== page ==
The Beach Boys' Dennis Wilson Remembered - 30 Years Later
Today (December 28th) marks the 30th anniversary of the drowning death of the Beach Boys' drummer and co-founder Dennis Wilson at age 39. For most of his life, Dennis was overshadowed by his older brother Brian, who wrote most of the group's hits, and by his younger brother Carl, who sang lead on songs such as "God Only Knows" and "Good Vibrations."
As a youngster, Dennis was considered the least musical of the Wilson brothers, but it was his idea for Brian and cousin Mike Love to first write about surfing which resulted in their 1961 debut single "Surfin'." It was the Wilson's mother Audree who urged the group to include Dennis, who was then forced to play drums because, according to legend, he couldn't play anything else.
Dennis' good looks and powerful live drumming provided the group with a much-needed boost in the wake of the "British Invasion." Brian Wilson often used direct instances from Dennis' life as the foundation for Beach Boys songs, including "Fun, Fun, Fun," "Let Him Run Wild," and "Surfin' U.S.A." Dennis sang lead on the group's 1965 remake of Bobby Freeman's "Do You Wanna Dance." He began contributing songs to Beach Boys albums beginning with their 1968 album Friends, and everyone in the group was surprised at the spiritual quality of his work.
In the late-1960's, while older brother Brian Wilson slowly retreated from the group in a haze of mental illness and drug abuse, it was Dennis' songs on albums such as Friends, 20/20, Sunflower, Carl & The Passions - So Tough, and Holland that kept the band's artistic vision advancing. Songs such as "Little Bird," "Be Still," "Celebrate The News," "Be With Me," "Forever," "Cuddle Up" "Only With You," and "Baby Blue," rank among the most revered of the band's catalogue.
His personal life was less successful, including five failed marriages and a year-long friendship with the infamous Charles Manson. Sadly the mainstream press has always gravitated toward his brief time knowing Manson and turbulent personal life than his 15 years as a working songwriter.
In 1977, he became the first active Beach Boy to release a soloalbum, called Pacific Ocean Blue.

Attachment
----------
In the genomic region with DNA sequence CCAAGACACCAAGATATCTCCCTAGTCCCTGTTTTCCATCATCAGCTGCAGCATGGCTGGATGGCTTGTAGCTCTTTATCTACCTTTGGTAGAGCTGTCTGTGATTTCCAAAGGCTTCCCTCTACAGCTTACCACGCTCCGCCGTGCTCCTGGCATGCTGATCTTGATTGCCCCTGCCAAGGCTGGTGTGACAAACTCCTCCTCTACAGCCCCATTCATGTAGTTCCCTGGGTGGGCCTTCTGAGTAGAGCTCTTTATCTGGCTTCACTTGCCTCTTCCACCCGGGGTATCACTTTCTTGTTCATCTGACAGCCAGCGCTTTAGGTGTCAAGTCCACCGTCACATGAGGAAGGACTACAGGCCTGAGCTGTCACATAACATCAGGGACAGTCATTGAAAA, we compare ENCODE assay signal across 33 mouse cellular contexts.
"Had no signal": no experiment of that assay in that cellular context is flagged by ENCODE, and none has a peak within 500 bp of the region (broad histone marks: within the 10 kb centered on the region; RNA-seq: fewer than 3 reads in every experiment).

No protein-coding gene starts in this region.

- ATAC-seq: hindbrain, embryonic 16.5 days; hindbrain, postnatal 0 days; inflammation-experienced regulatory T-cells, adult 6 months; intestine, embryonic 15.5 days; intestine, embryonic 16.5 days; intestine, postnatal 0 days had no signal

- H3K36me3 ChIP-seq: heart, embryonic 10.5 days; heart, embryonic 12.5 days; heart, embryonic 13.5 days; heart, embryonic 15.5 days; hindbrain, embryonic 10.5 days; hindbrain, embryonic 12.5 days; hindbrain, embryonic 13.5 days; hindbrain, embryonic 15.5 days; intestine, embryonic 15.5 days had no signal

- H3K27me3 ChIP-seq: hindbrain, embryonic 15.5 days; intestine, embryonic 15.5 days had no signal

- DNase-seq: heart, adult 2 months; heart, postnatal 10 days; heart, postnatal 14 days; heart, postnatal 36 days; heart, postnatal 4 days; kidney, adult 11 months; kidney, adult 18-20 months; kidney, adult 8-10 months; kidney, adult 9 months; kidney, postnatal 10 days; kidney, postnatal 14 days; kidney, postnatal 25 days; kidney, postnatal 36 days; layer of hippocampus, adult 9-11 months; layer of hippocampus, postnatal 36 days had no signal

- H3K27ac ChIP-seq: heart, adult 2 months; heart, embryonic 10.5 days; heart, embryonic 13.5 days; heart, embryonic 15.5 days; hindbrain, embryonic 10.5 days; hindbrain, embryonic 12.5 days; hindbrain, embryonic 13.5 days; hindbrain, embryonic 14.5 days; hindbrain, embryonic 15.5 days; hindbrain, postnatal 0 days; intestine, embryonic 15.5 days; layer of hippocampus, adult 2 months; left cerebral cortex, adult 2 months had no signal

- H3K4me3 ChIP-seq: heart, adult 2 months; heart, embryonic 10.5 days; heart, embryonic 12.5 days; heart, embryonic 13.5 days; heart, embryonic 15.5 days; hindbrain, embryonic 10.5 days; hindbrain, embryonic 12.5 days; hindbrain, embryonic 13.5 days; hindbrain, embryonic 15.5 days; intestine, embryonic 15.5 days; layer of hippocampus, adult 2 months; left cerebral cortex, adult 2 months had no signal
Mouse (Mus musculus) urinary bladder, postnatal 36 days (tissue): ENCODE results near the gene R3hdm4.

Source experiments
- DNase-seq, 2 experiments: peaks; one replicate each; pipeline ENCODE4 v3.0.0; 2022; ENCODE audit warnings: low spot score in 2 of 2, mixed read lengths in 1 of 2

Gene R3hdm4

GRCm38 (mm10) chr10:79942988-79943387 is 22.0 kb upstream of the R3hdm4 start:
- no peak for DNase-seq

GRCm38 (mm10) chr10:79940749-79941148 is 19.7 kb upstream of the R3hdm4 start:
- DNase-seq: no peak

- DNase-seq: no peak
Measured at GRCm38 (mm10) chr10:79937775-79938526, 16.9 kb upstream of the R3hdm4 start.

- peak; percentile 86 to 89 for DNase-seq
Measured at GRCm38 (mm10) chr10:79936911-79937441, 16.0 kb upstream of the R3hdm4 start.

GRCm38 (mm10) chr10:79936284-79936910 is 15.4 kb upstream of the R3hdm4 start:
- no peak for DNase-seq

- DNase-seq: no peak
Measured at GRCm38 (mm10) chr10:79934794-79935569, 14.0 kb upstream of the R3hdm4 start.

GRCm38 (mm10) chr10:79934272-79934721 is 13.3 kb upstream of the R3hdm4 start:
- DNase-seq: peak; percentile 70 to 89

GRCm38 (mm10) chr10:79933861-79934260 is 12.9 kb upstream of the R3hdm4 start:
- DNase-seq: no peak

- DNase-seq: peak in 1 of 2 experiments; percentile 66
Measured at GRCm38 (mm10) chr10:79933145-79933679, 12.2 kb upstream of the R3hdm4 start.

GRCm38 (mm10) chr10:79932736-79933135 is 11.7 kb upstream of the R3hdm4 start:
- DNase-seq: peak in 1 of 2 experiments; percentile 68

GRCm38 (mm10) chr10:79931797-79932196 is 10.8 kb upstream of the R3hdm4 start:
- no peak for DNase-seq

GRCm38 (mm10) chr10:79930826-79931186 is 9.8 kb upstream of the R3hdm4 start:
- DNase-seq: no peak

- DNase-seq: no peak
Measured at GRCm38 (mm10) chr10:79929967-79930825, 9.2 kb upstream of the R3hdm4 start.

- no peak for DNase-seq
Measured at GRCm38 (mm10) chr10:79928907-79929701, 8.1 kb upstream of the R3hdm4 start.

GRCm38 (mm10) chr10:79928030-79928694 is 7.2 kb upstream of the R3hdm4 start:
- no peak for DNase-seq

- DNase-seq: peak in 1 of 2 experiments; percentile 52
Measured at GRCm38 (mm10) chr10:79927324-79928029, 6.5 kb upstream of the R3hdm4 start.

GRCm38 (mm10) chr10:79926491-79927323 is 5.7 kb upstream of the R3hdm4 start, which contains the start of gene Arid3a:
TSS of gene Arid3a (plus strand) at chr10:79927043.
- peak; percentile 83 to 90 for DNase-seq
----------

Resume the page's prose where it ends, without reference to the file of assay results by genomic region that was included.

In recent years, it's come to light that Dennis' greatest success was in co-writing the Joe Cocker hit "You Are So Beautiful" with Billy Preston in 1974, for which he did not receive a credit. Friends who were there the night the song was written have gone on record claiming that Dennis contributed integral portions to the song, but that he refused to be credited, explaining that he was "just helping a friend out." Dennis went on to perform the song at nearly every Beach Boys show, starting in 1975, and told numerous people that he indeed did co-write the song.
On December 28th, 1983 Dennis drowned in Marina Del Rey, California just weeks after his 39th birthday.
Only days before, Wilson, who was homeless at the time, had checked himself out of a Los Angeles detox unit in an effort to kick his crippling drug and alcohol addictions. Wilson was visiting a friend whose boat was berthed next to where his own boat, the Harmony, had been docked for years. The Harmony had been repossessed in the summer of 1981 due to lack of mortgage payments, and at the time of his death, Wilson was diving into the 50 degree waters to retrieve various possessions he had thrown off the boat in the past.
Although burials at sea are normally reserved only for naval personnel, then-President Ronald Reagan gave the Wilson family special permission to allow a sea burial for Dennis. He was laid to rest in early 1984.
A feature film based on Dennis' final years, called The Drummer, was recently scrapped after several years of pre-production.
Photo Courtesy of Sony-Legacy